Which brings us back to theology.
Code Will Be the New Latin
“Theology” – a term invented by the 12th-century monk Peter Abelard – literally means “the logic of God.” It is an attempt to understand the mind of God, to recognize His patterns (in this context, God was male) and His principles and even predict what will and will not please Him, by studying His pronouncements and works.
Which is exactly what we’ll be doing with the AI. What will please it? What do its decisions tell us, if we understand them correctly? What can we infer about its underlying logic from its deeds and the way it organizes our society? What can we interpret about the underlying nature of reality – on a level we cannot ourselves grasp – by studying its pronouncements?
If you think this is a ridiculous scenario, that we would would never do it, then I’m sorry to have to say we already have. Much in the same way that we’re all too willing to deny other people’s obvious humanity for the sake of economic convenience, we tend to anthropomorphize systems that become too complicated to be followed mechanistically. Exhibit A is our economic systems. Meet “The Market.”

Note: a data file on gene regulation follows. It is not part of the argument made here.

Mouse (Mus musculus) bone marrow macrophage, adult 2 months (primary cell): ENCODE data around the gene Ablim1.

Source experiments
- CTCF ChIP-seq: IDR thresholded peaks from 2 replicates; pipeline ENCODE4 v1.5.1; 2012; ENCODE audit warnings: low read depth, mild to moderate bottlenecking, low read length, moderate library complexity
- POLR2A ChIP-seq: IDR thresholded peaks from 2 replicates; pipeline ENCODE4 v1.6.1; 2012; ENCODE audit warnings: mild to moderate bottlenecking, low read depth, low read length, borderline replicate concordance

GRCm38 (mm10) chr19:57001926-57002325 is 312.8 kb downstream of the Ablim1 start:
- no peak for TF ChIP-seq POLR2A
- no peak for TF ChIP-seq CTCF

“The Market” has gone from being a handy shorthand for economic activity to an anthropomorphized supreme economic being with a massive industry of followers dedicated to interpreting its signs.
We ask: how is The Market feeling? Is it confident? Is it skittish? Who does it want us to vote for? What policies will please it? How do we stay on its good side?
There’s a whole spectrum of devout believers in the theology of The Market: some are hucksters, some are intuitives who are good at tracking it, some are PhD’s who write detailed treatises on factors that influence The Market and the lessons it has taught us. There are, of course, some atheists who roll their eyes and point out that this is all nonsense – that there is no “The Market.” That it’s a collective delusion developed to represent systems that we’ve created and no longer have any control over and now possess limited understanding of. But “The Market” has emerged and exists firmly in the consciousness of our society, and we seek its blessing and fear its wrath, revere its oracles and try to interpret its omens.